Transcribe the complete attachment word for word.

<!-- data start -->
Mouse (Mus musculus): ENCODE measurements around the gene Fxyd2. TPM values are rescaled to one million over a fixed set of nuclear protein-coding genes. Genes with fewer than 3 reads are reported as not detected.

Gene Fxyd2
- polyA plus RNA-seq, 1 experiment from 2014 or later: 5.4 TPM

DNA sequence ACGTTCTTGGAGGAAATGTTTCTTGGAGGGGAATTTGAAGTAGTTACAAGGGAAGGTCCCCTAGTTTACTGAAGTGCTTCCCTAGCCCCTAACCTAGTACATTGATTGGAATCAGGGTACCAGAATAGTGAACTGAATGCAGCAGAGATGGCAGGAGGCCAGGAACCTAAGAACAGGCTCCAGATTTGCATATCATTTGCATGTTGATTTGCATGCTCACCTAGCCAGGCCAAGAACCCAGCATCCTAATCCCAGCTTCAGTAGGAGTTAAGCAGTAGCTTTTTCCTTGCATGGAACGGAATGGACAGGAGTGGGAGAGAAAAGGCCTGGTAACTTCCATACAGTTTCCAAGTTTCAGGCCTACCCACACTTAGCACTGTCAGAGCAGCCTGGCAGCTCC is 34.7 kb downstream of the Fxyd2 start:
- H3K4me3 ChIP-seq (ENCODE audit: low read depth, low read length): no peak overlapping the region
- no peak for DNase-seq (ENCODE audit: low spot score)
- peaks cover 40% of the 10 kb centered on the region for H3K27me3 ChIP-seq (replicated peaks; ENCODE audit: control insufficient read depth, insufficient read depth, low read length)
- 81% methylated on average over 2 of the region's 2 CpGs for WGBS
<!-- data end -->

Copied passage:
Mouse (Mus musculus): ENCODE measurements around the gene Fxyd2. TPM values are rescaled to one million over a fixed set of nuclear protein-coding genes. Genes with fewer than 3 reads are reported as not detected.

Gene Fxyd2
- polyA plus RNA-seq, 1 experiment from 2014 or later: 5.4 TPM

DNA sequence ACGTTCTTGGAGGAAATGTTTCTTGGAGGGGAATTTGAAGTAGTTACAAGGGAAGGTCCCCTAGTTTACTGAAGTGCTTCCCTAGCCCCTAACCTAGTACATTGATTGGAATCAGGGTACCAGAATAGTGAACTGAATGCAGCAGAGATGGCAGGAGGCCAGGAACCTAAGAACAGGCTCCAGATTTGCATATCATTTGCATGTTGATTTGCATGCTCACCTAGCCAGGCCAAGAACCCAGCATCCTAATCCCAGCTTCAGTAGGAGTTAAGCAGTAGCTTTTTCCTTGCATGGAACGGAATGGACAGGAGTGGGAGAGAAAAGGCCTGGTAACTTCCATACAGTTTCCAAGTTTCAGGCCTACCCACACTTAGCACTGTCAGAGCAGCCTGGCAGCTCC is 34.7 kb downstream of the Fxyd2 start:
- H3K4me3 ChIP-seq (ENCODE audit: low read depth, low read length): no peak overlapping the region
- no peak for DNase-seq (ENCODE audit: low spot score)
- peaks cover 40% of the 10 kb centered on the region for H3K27me3 ChIP-seq (replicated peaks; ENCODE audit: control insufficient read depth, insufficient read depth, low read length)
- 81% methylated on average over 2 of the region's 2 CpGs for WGBS